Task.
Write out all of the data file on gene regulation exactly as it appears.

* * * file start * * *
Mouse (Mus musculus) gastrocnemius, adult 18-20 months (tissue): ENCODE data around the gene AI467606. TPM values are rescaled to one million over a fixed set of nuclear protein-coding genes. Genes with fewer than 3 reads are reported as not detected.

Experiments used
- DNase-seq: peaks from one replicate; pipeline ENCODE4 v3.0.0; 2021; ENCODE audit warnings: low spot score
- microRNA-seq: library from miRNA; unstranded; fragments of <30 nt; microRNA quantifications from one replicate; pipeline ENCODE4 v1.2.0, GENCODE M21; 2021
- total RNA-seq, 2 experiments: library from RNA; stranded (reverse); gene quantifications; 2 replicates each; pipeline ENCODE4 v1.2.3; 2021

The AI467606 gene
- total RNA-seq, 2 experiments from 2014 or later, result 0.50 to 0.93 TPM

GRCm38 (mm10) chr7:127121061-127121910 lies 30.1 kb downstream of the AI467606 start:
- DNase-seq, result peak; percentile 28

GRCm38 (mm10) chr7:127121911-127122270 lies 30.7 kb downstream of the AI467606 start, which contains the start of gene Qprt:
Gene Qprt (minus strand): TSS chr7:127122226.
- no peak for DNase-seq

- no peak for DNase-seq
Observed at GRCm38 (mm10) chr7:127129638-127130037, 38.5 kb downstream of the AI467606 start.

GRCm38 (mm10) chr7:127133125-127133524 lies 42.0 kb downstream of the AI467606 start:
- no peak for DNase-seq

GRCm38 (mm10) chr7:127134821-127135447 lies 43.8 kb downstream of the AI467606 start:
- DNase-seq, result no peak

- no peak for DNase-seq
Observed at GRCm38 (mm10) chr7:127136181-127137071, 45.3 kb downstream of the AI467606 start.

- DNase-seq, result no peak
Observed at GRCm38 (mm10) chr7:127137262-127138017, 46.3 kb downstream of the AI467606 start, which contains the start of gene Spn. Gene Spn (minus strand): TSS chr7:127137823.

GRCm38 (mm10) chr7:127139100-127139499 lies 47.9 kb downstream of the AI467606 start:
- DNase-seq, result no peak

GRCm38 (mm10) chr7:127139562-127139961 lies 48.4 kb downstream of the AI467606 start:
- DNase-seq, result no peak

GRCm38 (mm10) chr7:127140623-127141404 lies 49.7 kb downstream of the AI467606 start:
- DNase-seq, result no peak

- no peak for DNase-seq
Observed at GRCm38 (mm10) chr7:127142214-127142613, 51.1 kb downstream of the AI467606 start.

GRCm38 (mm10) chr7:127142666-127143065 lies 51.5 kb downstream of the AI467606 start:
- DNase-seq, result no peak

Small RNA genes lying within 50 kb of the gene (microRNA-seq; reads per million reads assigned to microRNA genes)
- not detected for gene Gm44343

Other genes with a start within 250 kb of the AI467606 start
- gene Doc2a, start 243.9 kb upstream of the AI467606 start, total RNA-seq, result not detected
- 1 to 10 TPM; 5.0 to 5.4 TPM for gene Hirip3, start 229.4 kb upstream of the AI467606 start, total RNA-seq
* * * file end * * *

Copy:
Mouse (Mus musculus) gastrocnemius, adult 18-20 months (tissue): ENCODE data around the gene AI467606. TPM values are rescaled to one million over a fixed set of nuclear protein-coding genes. Genes with fewer than 3 reads are reported as not detected.

Experiments used
- DNase-seq: peaks from one replicate; pipeline ENCODE4 v3.0.0; 2021; ENCODE audit warnings: low spot score
- microRNA-seq: library from miRNA; unstranded; fragments of <30 nt; microRNA quantifications from one replicate; pipeline ENCODE4 v1.2.0, GENCODE M21; 2021
- total RNA-seq, 2 experiments: library from RNA; stranded (reverse); gene quantifications; 2 replicates each; pipeline ENCODE4 v1.2.3; 2021

The AI467606 gene
- total RNA-seq, 2 experiments from 2014 or later, result 0.50 to 0.93 TPM

GRCm38 (mm10) chr7:127121061-127121910 lies 30.1 kb downstream of the AI467606 start:
- DNase-seq, result peak; percentile 28

GRCm38 (mm10) chr7:127121911-127122270 lies 30.7 kb downstream of the AI467606 start, which contains the start of gene Qprt:
Gene Qprt (minus strand): TSS chr7:127122226.
- no peak for DNase-seq

- no peak for DNase-seq
Observed at GRCm38 (mm10) chr7:127129638-127130037, 38.5 kb downstream of the AI467606 start.

GRCm38 (mm10) chr7:127133125-127133524 lies 42.0 kb downstream of the AI467606 start:
- no peak for DNase-seq

GRCm38 (mm10) chr7:127134821-127135447 lies 43.8 kb downstream of the AI467606 start:
- DNase-seq, result no peak

- no peak for DNase-seq
Observed at GRCm38 (mm10) chr7:127136181-127137071, 45.3 kb downstream of the AI467606 start.

- DNase-seq, result no peak
Observed at GRCm38 (mm10) chr7:127137262-127138017, 46.3 kb downstream of the AI467606 start, which contains the start of gene Spn. Gene Spn (minus strand): TSS chr7:127137823.

GRCm38 (mm10) chr7:127139100-127139499 lies 47.9 kb downstream of the AI467606 start:
- DNase-seq, result no peak

GRCm38 (mm10) chr7:127139562-127139961 lies 48.4 kb downstream of the AI467606 start:
- DNase-seq, result no peak

GRCm38 (mm10) chr7:127140623-127141404 lies 49.7 kb downstream of the AI467606 start:
- DNase-seq, result no peak

- no peak for DNase-seq
Observed at GRCm38 (mm10) chr7:127142214-127142613, 51.1 kb downstream of the AI467606 start.

GRCm38 (mm10) chr7:127142666-127143065 lies 51.5 kb downstream of the AI467606 start:
- DNase-seq, result no peak

Small RNA genes lying within 50 kb of the gene (microRNA-seq; reads per million reads assigned to microRNA genes)
- not detected for gene Gm44343

Other genes with a start within 250 kb of the AI467606 start
- gene Doc2a, start 243.9 kb upstream of the AI467606 start, total RNA-seq, result not detected
- 1 to 10 TPM; 5.0 to 5.4 TPM for gene Hirip3, start 229.4 kb upstream of the AI467606 start, total RNA-seq